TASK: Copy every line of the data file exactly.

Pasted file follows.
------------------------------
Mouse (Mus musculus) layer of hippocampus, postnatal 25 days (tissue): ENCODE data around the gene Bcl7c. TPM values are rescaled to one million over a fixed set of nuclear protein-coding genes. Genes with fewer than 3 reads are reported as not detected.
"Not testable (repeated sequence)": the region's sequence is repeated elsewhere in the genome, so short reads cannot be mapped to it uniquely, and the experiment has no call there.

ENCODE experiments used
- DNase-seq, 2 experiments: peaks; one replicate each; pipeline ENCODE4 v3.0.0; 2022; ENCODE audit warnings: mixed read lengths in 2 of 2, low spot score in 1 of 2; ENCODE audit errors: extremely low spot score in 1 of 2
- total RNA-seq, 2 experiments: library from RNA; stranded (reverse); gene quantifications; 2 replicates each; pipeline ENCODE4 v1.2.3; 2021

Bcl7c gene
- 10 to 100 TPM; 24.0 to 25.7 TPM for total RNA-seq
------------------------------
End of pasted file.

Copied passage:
Mouse (Mus musculus) layer of hippocampus, postnatal 25 days (tissue): ENCODE data around the gene Bcl7c. TPM values are rescaled to one million over a fixed set of nuclear protein-coding genes. Genes with fewer than 3 reads are reported as not detected.
"Not testable (repeated sequence)": the region's sequence is repeated elsewhere in the genome, so short reads cannot be mapped to it uniquely, and the experiment has no call there.

ENCODE experiments used
- DNase-seq, 2 experiments: peaks; one replicate each; pipeline ENCODE4 v3.0.0; 2022; ENCODE audit warnings: mixed read lengths in 2 of 2, low spot score in 1 of 2; ENCODE audit errors: extremely low spot score in 1 of 2
- total RNA-seq, 2 experiments: library from RNA; stranded (reverse); gene quantifications; 2 replicates each; pipeline ENCODE4 v1.2.3; 2021

Bcl7c gene
- 10 to 100 TPM; 24.0 to 25.7 TPM for total RNA-seq